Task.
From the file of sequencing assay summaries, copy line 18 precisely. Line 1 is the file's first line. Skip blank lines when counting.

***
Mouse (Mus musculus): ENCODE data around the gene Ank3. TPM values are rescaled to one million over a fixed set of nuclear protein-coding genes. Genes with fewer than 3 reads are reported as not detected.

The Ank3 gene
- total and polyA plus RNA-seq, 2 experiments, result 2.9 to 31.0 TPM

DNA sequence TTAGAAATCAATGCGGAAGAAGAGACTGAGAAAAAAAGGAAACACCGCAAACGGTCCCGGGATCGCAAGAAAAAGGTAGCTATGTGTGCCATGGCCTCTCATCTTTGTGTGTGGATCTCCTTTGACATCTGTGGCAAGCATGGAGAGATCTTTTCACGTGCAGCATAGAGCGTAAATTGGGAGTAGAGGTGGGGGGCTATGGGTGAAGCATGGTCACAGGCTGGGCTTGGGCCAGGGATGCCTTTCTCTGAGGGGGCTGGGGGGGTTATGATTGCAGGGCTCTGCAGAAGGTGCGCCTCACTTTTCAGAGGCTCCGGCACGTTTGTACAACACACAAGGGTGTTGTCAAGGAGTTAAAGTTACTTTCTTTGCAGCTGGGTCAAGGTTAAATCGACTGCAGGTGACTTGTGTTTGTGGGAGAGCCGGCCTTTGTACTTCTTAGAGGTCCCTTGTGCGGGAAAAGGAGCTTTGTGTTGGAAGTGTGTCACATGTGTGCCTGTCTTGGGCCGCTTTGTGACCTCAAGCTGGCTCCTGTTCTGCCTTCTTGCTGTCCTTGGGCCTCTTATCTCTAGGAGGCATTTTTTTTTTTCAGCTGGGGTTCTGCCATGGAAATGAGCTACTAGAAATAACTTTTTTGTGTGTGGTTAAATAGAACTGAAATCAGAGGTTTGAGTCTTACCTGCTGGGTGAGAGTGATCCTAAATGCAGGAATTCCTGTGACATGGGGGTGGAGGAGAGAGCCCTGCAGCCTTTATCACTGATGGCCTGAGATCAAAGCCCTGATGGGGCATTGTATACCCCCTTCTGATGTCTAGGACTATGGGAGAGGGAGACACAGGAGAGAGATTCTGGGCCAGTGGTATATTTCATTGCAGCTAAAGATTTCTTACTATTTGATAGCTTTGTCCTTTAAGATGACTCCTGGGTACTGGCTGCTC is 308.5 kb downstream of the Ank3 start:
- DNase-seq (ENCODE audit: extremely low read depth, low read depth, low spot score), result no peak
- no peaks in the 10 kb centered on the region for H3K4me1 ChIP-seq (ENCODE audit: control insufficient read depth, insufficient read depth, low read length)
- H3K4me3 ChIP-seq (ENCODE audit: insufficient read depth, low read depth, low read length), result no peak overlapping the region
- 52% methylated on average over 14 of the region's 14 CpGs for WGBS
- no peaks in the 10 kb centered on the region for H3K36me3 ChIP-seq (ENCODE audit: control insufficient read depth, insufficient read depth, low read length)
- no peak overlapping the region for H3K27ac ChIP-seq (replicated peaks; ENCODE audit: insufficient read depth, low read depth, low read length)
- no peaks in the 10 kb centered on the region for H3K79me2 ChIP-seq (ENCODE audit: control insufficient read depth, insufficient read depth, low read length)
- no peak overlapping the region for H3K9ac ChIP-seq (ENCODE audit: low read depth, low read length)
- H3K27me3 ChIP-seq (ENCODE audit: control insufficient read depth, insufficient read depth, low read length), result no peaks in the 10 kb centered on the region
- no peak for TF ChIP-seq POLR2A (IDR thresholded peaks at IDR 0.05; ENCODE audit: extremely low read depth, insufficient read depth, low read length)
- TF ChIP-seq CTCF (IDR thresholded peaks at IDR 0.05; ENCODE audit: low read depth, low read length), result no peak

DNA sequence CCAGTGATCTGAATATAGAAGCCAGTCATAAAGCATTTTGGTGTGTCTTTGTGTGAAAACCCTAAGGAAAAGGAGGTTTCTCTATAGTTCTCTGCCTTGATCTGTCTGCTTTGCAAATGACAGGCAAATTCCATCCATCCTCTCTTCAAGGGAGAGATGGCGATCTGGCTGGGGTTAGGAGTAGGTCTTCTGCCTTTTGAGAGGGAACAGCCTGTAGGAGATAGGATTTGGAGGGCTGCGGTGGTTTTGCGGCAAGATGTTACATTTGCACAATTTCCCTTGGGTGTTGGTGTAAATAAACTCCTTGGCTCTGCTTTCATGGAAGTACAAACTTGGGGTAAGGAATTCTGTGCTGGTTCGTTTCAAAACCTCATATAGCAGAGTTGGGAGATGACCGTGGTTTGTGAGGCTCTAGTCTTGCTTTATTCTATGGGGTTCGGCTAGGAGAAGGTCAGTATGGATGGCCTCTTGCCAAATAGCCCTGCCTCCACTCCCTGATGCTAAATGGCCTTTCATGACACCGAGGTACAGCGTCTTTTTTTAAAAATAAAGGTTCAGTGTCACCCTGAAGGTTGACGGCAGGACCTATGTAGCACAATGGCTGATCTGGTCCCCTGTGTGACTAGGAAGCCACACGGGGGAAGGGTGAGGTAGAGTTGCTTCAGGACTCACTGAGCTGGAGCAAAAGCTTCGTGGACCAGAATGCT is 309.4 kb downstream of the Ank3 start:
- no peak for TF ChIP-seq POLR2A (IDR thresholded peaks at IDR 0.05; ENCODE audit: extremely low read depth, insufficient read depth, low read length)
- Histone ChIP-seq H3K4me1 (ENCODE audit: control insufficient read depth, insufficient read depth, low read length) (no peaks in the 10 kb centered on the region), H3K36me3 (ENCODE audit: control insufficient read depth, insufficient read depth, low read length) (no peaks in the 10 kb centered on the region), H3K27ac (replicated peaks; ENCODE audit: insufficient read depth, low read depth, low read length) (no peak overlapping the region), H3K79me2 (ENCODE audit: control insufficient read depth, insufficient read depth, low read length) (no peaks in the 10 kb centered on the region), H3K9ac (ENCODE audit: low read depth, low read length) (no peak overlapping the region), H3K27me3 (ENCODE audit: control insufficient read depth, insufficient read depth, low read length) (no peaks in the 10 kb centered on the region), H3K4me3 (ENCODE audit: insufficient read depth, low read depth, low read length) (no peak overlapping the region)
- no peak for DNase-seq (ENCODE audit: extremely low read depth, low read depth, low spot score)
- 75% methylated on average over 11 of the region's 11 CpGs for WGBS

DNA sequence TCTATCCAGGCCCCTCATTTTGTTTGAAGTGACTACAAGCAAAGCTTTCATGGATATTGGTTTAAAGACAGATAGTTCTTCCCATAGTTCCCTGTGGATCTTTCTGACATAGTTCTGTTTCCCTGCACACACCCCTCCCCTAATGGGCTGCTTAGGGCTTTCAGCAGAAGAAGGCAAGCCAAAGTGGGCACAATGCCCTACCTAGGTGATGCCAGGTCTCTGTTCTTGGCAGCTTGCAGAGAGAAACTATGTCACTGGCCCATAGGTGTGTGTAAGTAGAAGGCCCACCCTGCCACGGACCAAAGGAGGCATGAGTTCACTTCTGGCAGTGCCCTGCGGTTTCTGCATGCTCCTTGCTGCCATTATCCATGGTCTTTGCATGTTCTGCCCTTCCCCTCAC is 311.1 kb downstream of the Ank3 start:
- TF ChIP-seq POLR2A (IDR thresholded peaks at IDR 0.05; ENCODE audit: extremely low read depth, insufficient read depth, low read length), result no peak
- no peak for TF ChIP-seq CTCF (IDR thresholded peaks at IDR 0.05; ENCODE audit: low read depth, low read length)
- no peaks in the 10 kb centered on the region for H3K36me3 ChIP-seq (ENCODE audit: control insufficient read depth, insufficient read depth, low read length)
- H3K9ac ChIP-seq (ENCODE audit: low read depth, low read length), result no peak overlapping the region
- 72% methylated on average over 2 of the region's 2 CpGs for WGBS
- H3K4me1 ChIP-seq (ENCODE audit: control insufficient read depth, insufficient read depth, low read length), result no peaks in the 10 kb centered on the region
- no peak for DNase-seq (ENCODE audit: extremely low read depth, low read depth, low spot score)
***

- Histone ChIP-seq H3K4me1 (ENCODE audit: control insufficient read depth, insufficient read depth, low read length) (no peaks in the 10 kb centered on the region), H3K36me3 (ENCODE audit: control insufficient read depth, insufficient read depth, low read length) (no peaks in the 10 kb centered on the region), H3K27ac (replicated peaks; ENCODE audit: insufficient read depth, low read depth, low read length) (no peak overlapping the region), H3K79me2 (ENCODE audit: control insufficient read depth, insufficient read depth, low read length) (no peaks in the 10 kb centered on the region), H3K9ac (ENCODE audit: low read depth, low read length) (no peak overlapping the region), H3K27me3 (ENCODE audit: control insufficient read depth, insufficient read depth, low read length) (no peaks in the 10 kb centered on the region), H3K4me3 (ENCODE audit: insufficient read depth, low read depth, low read length) (no peak overlapping the region)